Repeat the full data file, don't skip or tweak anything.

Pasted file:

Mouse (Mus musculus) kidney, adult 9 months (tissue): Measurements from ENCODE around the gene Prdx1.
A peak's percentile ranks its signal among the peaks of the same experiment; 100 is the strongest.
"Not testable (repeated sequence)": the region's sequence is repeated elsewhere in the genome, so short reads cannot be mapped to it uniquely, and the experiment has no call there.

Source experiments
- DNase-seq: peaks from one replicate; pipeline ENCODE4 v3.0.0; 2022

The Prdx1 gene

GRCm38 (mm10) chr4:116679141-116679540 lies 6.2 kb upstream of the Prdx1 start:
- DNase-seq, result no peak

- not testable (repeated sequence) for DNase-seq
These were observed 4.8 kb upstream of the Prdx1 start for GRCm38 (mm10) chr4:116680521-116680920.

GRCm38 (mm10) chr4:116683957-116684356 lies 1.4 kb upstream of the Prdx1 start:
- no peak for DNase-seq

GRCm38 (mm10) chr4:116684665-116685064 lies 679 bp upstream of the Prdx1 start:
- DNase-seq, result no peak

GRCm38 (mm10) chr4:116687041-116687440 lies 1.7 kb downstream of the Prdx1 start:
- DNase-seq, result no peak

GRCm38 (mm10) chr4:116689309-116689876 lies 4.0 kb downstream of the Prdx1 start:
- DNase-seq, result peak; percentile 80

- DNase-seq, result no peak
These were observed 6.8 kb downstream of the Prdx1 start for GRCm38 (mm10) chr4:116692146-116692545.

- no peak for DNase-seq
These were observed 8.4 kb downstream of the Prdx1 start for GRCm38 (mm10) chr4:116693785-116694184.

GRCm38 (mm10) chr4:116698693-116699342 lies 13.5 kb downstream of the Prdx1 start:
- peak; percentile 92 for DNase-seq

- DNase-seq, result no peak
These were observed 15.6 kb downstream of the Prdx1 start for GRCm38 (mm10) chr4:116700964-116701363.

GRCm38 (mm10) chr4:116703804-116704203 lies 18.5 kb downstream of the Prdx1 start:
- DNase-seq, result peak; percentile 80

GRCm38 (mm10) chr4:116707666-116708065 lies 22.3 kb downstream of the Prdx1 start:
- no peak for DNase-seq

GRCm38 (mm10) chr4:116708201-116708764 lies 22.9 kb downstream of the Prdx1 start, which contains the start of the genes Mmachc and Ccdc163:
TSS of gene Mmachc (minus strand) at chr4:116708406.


Mouse (Mus musculus) kidney, adult 9 months (tissue): Measurements from ENCODE around the gene Prdx1.
A peak's percentile ranks its signal among the peaks of the same experiment; 100 is the strongest.
"Not testable (repeated sequence)": the region's sequence is repeated elsewhere in the genome, so short reads cannot be mapped to it uniquely, and the experiment has no call there.

Source experiments
- DNase-seq: peaks from one replicate; pipeline ENCODE4 v3.0.0; 2022

The Prdx1 gene

GRCm38 (mm10) chr4:116679141-116679540 lies 6.2 kb upstream of the Prdx1 start:
- DNase-seq, result no peak

- not testable (repeated sequence) for DNase-seq
These were observed 4.8 kb upstream of the Prdx1 start for GRCm38 (mm10) chr4:116680521-116680920.

GRCm38 (mm10) chr4:116683957-116684356 lies 1.4 kb upstream of the Prdx1 start:
- no peak for DNase-seq

GRCm38 (mm10) chr4:116684665-116685064 lies 679 bp upstream of the Prdx1 start:
- DNase-seq, result no peak

GRCm38 (mm10) chr4:116687041-116687440 lies 1.7 kb downstream of the Prdx1 start:
- DNase-seq, result no peak

GRCm38 (mm10) chr4:116689309-116689876 lies 4.0 kb downstream of the Prdx1 start:
- DNase-seq, result peak; percentile 80

- DNase-seq, result no peak
These were observed 6.8 kb downstream of the Prdx1 start for GRCm38 (mm10) chr4:116692146-116692545.

- no peak for DNase-seq
These were observed 8.4 kb downstream of the Prdx1 start for GRCm38 (mm10) chr4:116693785-116694184.

GRCm38 (mm10) chr4:116698693-116699342 lies 13.5 kb downstream of the Prdx1 start:
- peak; percentile 92 for DNase-seq

- DNase-seq, result no peak
These were observed 15.6 kb downstream of the Prdx1 start for GRCm38 (mm10) chr4:116700964-116701363.

GRCm38 (mm10) chr4:116703804-116704203 lies 18.5 kb downstream of the Prdx1 start:
- DNase-seq, result peak; percentile 80

GRCm38 (mm10) chr4:116707666-116708065 lies 22.3 kb downstream of the Prdx1 start:
- no peak for DNase-seq

GRCm38 (mm10) chr4:116708201-116708764 lies 22.9 kb downstream of the Prdx1 start, which contains the start of the genes Mmachc and Ccdc163:
TSS of gene Mmachc (minus strand) at chr4:116708406.